Election rigging comes in a whole bunch of flavors. Beyond actual fraud, there’s lawfare.
Vote for politicians who back voter ID and cleaning up voter rolls? Great. They’re elected and they even do it. And then even if the Justice Department doesn’t step in, some leftist group or groups will sue leading to a “settlement” that terminates election reform. Sometimes state and local authorities even secretly collaborate to be sued and then they immediately agree to a “settlement” that ends election reform. Or friendly judges give them exactly what they want.
Take this insane case out of Georgia.
A federal judge in Georgia on Monday ordered two counties to reverse a decision removing more than 4,000 voters from the rolls ahead of the Jan. 5 runoff elections that will decide control of the U.S. Senate.
The judge, Leslie Abrams Gardner — the sister of former gubernatorial candidate Stacey Abrams, a prominent ally of President-elect Joe Biden who has led voter registration efforts across the state — concluded that the counties appeared to have improperly relied on unverified change-of-address data to invalidate registrations in the two counties.
The suit, brought by Majority Forward, represented by National Democratic Party attorney Marc Elias, followed an effort to challenge the lengthy roster of voters simply because their registrations appeared to match U.S. Postal Service change-of address records.
Abrams Gardner, whose husband was just busted for human trafficking, refused to recuse.
Marc Elias has built an empire out of election litigation, but the Dems are moving beyond him and there’s a massive infrastructure of election lawfare in place, ready and waiting for 2024.
But what if private parties couldn’t just sue?
Remember, courts decided that none of the conservative litigants in 2020 had standing. Among all the various reasons is that the Voting Rights Act was really systemic political discrimination posing as civil rights legislation. It allowed Democrats to rig elections and to seize control of state electoral practices. But the VRA was never meant to allow private parties to conduct election lawfare. And a nuclear bomb just went off on election lawfare in the 8th circuit.
U.S. District Judge Lee Rudofsky, an appointee of former President Donald Trump, ruled in February 2022, however, that only the head of the Justice Department, the U.S. attorney general, can bring Section 2 lawsuits and dismissed an Arkansas redistricting case brought by advocacy groups representing black voters in the state.
On Monday, that lower court ruling was upheld in a 2-1 vote by a three-judge panel of the 8th U.S. Circuit Court of Appeals, whose rulings apply to Arkansas, Iowa, Minnesota, Missouri, Nebraska, North Dakota and South Dakota.
“For much of the last half-century, courts have assumed that [Section 2] is privately enforceable. A deeper look has revealed that this assumption rests on flimsy footing,” wrote Circuit Judge David Stras, a Trump appointee, in the majority opinion joined by Judge Raymond Gruender, an appointee of former President George W. Bush.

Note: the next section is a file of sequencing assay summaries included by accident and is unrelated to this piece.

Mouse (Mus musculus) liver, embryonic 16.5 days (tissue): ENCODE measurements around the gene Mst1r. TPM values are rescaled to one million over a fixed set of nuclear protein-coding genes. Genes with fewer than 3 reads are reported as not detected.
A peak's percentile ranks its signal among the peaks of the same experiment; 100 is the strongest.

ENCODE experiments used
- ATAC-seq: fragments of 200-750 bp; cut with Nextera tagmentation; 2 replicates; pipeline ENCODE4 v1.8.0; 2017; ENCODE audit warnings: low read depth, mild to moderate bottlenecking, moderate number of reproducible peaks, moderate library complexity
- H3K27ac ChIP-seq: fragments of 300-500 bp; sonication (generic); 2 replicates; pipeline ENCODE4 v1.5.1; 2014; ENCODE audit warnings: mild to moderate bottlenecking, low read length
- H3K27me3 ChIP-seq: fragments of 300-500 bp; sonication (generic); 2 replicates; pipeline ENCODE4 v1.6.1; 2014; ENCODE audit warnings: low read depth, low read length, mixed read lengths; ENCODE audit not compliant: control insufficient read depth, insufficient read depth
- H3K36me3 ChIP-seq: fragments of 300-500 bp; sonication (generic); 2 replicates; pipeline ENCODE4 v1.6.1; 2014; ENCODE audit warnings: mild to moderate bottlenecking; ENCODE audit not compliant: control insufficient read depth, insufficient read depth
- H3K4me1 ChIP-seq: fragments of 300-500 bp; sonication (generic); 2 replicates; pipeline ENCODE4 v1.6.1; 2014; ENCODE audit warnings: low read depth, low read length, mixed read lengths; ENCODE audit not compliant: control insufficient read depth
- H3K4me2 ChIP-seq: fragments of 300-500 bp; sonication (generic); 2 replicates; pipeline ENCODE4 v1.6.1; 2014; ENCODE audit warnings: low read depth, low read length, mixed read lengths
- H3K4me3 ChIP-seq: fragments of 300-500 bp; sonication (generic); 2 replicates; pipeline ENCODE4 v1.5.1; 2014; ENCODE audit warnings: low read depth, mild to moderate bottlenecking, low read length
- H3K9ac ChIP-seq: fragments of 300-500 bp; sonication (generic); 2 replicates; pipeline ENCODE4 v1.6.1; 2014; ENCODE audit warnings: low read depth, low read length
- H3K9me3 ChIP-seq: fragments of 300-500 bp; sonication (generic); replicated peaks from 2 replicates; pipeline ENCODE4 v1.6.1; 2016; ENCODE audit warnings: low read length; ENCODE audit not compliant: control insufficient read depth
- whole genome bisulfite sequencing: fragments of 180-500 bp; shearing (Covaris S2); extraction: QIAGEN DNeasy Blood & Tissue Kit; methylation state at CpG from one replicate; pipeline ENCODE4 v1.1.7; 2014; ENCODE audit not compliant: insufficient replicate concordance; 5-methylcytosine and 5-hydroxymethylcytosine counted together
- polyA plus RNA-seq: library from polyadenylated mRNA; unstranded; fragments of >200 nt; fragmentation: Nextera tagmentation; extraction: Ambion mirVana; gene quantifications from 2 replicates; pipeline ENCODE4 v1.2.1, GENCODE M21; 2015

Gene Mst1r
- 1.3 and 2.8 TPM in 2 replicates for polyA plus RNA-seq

The law is actually fairly straightforward, as the decision notes.
The who-gets-to-sue question is the centerpiece of today’s case. The Voting Rights Act lists only one plaintiff who can enforce § 2: the Attorney General…
Greater clarity exists on the private-remedy question. Everyone agrees that § 2 itself contains no private enforcement mechanism. All it does is specify what is unlawful: a “standard, practice, or procedure” that “results in a denial or abridgement of the right of any citizen . . . to vote on account of race or color.” 52 U.S.C. § 10301(a). Not who can enforce it.
We must look elsewhere for the who. Another provision, § 12, empowers the Attorney General to bring “an action for preventive relief . . . for a temporary or permanent injunction, restraining order, or other order.” 52 U.S.C. § 10308(d). Any mention of private plaintiffs or private remedies, however, is missing…
It’s a good decision. The VRA itself is broken and widely abused. It’s systemic political discrimination that private lawfare crowdsourced into nationwide election rigging.
But wait a minute.
This is very obviously going to the Supreme Court. And what happens then? I have limited confidence in Gorsuch, Kavanaugh and Amy Coney Barrett who have already racked up a fine collection of betrayals.
And, more specifically, Kavanaugh already colluded with Roberts to keep us under the VRA’s tyranny.
A series of negotiations, most notably between Chief Justice John Roberts and fellow conservative Justice Brett Kavanaugh, transformed what many thought would be a ruling undercutting the Voting Rights Act into a forceful affirmation of the law.
Roberts and Kavanaugh enjoy a decades-old kinship and often confer privately on matters
How is that going to play out here? Quite possibly not so well. The trouble is that when four conservative justices are each a potential swing vote, and they can’t always be predicted, anything can happen.
The 8th circuit decision could fundamentally change election or law… or be shut down by Roberts and whoever he can get on his team.